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Restaurants are big business and the biggest slice of the retail and service sector that holds so much of U.S. jobs and business owners. Restaurants also represent one of the largest sections of privately owned, independently operated main street businesses. Restaurants are small business owners and family run businesses with their lifetime’s work and often their retirement nest egg in that business. However for buyers and sellers of restaurants alike, new data shows hurdles owners will have to overcome to show their business is worth buying in many parts of the United States.
Restaurants, which along with bars and other food service businesses, account for roughly 50 percent of all retail businesses bought and sold in 2015, according to BizBuySell’s (www.bizbuysell.com) Insight Reports. In the last quarter of the year, overall business transactions were down almost 9% over last quarter, from 1,848 in Q4 2014 to 1,683 in Q4 2015, and in that, the restaurant industry made up most of the transaction lag with an 11% drop over the same time last year. With median asking and sale prices for restaurants up $10,000 over the previous year, it shows that sellers are willing to wait until the right price, but buyers are more hesitant.
However, within certain regions instead of increasing prices, Food & Beverage (F&B) businesses are instead seeing overall drops in selling prices due to an overabundance of one particular part of the market. In southern New England and Massachusetts in particular, pressures from encroaching franchises and increasing competition are causing prices to drop across the entire restaurant industry.
“The over-saturation of Greek pizza shops with the proliferation of 3rd-4th generation children graduating from college is exhibiting more Food & Beverage related businesses on the market than I have ever witnessed,” explained Chris George, CEO of the Massachusetts business brokerage George & Company. “These well-educated kids don’t want to work 100 hours a week to make a living like Mom & Dad did to put them through school.”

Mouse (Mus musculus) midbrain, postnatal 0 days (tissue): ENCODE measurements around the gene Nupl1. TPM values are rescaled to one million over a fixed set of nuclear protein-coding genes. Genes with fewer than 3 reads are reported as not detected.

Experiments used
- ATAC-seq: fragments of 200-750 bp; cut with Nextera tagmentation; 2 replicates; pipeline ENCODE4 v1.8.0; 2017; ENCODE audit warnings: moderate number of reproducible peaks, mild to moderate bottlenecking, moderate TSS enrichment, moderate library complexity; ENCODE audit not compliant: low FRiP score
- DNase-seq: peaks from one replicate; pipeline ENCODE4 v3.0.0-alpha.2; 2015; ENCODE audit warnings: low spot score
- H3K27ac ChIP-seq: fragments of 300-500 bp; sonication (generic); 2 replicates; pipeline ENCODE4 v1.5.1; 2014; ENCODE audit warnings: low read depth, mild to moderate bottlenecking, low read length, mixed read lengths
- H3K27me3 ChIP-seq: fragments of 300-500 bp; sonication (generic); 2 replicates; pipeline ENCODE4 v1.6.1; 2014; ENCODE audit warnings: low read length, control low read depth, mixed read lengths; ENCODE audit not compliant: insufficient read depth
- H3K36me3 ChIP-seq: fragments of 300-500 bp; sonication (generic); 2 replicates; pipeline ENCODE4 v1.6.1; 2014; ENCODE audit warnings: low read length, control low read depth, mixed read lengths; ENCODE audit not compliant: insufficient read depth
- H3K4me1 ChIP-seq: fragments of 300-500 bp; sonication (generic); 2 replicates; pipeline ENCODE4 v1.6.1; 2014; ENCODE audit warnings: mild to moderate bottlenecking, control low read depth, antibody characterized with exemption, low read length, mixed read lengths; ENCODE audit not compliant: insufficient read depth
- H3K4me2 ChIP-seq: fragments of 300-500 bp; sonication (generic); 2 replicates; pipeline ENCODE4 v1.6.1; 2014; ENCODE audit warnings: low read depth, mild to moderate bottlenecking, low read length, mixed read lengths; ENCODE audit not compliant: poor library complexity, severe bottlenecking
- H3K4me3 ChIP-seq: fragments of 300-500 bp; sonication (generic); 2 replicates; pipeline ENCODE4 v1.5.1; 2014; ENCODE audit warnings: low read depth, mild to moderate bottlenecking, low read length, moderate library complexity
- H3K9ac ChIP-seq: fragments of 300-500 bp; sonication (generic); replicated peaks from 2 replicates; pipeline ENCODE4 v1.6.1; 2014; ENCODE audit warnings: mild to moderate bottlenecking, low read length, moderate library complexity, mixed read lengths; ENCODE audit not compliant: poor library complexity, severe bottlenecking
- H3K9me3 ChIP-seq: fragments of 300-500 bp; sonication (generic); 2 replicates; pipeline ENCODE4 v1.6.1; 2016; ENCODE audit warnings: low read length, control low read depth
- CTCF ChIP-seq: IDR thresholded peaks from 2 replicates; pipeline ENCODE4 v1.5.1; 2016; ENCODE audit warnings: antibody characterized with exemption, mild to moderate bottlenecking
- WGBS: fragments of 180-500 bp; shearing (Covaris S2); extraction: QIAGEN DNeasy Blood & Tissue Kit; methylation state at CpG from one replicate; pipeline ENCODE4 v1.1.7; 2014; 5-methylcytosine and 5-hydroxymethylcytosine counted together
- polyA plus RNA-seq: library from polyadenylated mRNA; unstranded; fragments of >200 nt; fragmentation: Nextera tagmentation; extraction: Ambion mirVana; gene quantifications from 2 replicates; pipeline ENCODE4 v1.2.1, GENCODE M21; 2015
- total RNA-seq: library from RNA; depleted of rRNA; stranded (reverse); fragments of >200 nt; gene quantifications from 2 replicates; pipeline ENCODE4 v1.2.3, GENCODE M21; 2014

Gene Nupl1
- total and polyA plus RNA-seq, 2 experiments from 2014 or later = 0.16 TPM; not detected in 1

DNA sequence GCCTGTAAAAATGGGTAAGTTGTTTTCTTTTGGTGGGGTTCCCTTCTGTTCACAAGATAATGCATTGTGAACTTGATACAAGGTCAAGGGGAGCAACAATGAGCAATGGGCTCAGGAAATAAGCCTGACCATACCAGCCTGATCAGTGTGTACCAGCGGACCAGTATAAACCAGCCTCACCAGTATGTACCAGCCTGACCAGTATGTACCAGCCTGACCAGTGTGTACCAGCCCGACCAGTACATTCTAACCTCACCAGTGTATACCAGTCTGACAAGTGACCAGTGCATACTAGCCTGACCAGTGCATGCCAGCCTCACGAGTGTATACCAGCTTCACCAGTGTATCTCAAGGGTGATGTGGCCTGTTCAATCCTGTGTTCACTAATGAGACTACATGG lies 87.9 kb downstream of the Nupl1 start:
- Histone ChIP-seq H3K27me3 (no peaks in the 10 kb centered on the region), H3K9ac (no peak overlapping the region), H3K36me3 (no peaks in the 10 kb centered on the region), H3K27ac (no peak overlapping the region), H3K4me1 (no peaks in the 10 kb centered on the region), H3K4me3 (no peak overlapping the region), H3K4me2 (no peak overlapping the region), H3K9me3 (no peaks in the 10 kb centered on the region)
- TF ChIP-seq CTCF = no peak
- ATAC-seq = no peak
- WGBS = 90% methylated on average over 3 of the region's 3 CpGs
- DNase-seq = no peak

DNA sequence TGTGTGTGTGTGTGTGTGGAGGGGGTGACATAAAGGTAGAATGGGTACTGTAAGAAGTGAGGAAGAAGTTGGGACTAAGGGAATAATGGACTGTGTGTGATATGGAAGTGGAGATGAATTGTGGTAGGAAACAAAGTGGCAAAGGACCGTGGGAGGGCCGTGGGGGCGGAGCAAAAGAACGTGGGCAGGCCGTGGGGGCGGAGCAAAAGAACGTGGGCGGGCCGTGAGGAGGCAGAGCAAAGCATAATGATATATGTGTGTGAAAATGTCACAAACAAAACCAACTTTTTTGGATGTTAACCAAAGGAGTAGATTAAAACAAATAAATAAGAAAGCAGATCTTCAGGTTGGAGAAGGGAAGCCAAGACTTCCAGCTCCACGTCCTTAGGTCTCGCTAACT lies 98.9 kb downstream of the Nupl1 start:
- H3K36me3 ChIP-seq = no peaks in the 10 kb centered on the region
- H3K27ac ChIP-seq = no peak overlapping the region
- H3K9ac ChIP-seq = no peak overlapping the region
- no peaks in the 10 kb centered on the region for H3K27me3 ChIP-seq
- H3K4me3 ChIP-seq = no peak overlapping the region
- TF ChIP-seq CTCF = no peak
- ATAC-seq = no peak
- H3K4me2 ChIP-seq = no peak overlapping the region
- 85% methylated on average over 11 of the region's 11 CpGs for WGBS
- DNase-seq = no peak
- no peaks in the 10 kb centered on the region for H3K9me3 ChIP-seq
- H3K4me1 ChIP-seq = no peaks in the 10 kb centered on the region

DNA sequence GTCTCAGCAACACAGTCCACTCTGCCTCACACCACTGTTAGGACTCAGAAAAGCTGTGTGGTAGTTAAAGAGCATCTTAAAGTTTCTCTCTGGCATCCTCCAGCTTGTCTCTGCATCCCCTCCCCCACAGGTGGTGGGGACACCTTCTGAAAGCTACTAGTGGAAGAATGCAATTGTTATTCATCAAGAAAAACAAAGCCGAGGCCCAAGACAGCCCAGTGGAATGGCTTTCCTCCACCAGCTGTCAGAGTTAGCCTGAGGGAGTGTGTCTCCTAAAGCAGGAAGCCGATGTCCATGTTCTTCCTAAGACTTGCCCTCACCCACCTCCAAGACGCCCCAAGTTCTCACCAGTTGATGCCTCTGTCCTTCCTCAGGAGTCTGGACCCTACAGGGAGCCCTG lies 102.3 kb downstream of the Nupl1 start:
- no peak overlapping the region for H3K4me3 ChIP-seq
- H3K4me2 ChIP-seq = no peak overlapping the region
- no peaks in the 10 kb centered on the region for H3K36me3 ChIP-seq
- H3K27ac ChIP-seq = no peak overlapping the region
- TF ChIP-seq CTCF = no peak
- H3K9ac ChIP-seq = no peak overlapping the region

As these generation family businesses suddenly find themselves at the end of the passing down the business through the family, they started to enter into the business market instead. As more and more F&B businesses go up for sale, the entire restaurant market drops due to alternatives and replacements – better known as the principle of supply and demand.
As either a potential buyer or seller of a business, combating these challenges should be one of your priorities to either improve the selling value of your business or part of a business plan to maximize your investment. Costs can be countered by menu pricing increases and increasing operating hours; while reevaluating your wholesale providers can help with variable costs and open up new menu options. When it comes to competing within a saturated F&B market, it’s important to have a plan to separate yourself from the competition: thankfully buyers have many options to choose from before committing to a business.
This isn’t a slow year for the business market: in fact business listings for the fourth quarter topped 2014’s by 3%, and these numbers are even higher for certain markets such as Southern New England. Rising sale prices along a decline in overall transactions shows the importance now more than ever that restaurant sellers need to show the financial strength and profitability of their business, specifically their cash flow, in order to sell their business near initial offer levels. To be able to show this and connect with qualified buyers, the use of a business appraiser and business broker like George & Company allows you to have the reports and know-how to back your business sale. Likewise, approaching a broker as a buyer allows you an in-depth look at a business that has been vetted by a professional, along with comparing it to other businesses on the market.